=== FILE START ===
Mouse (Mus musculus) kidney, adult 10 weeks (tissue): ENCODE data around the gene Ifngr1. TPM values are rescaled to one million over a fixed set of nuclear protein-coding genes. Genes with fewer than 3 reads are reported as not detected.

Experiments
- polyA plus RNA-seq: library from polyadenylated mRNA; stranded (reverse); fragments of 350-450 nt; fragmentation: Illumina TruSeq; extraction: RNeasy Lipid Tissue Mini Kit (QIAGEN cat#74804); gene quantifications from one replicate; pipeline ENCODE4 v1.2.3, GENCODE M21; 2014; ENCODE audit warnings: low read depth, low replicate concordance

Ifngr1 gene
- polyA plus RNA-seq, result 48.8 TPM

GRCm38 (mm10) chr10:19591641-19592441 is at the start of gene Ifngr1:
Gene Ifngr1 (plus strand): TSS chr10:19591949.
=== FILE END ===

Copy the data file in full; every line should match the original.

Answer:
Mouse (Mus musculus) kidney, adult 10 weeks (tissue): ENCODE data around the gene Ifngr1. TPM values are rescaled to one million over a fixed set of nuclear protein-coding genes. Genes with fewer than 3 reads are reported as not detected.

Experiments
- polyA plus RNA-seq: library from polyadenylated mRNA; stranded (reverse); fragments of 350-450 nt; fragmentation: Illumina TruSeq; extraction: RNeasy Lipid Tissue Mini Kit (QIAGEN cat#74804); gene quantifications from one replicate; pipeline ENCODE4 v1.2.3, GENCODE M21; 2014; ENCODE audit warnings: low read depth, low replicate concordance

Ifngr1 gene
- polyA plus RNA-seq, result 48.8 TPM

GRCm38 (mm10) chr10:19591641-19592441 is at the start of gene Ifngr1:
Gene Ifngr1 (plus strand): TSS chr10:19591949.